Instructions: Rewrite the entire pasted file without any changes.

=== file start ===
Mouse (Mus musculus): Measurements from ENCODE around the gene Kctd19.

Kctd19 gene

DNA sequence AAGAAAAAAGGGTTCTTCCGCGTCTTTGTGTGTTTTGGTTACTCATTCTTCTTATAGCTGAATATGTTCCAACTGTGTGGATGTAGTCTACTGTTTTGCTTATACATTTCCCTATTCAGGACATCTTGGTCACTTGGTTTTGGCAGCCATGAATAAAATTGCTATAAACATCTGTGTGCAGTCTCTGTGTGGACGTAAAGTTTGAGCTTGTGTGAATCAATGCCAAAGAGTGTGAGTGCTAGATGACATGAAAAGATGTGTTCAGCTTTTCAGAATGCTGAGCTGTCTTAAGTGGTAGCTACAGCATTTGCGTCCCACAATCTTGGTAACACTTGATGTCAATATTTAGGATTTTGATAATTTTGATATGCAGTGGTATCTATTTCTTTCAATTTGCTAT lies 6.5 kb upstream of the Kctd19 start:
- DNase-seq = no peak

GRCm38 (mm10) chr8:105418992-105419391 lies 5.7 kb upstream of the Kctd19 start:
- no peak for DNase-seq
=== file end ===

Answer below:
Mouse (Mus musculus): Measurements from ENCODE around the gene Kctd19.

Kctd19 gene

DNA sequence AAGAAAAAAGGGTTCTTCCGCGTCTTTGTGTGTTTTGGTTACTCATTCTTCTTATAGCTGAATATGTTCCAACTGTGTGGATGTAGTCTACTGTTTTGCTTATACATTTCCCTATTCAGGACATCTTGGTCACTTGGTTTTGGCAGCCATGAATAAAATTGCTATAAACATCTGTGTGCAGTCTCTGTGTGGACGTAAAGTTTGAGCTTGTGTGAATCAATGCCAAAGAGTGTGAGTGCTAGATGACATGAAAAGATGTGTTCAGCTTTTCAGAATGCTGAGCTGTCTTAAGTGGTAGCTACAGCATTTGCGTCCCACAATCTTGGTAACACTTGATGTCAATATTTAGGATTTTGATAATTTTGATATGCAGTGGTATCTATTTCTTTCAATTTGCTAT lies 6.5 kb upstream of the Kctd19 start:
- DNase-seq = no peak

GRCm38 (mm10) chr8:105418992-105419391 lies 5.7 kb upstream of the Kctd19 start:
- no peak for DNase-seq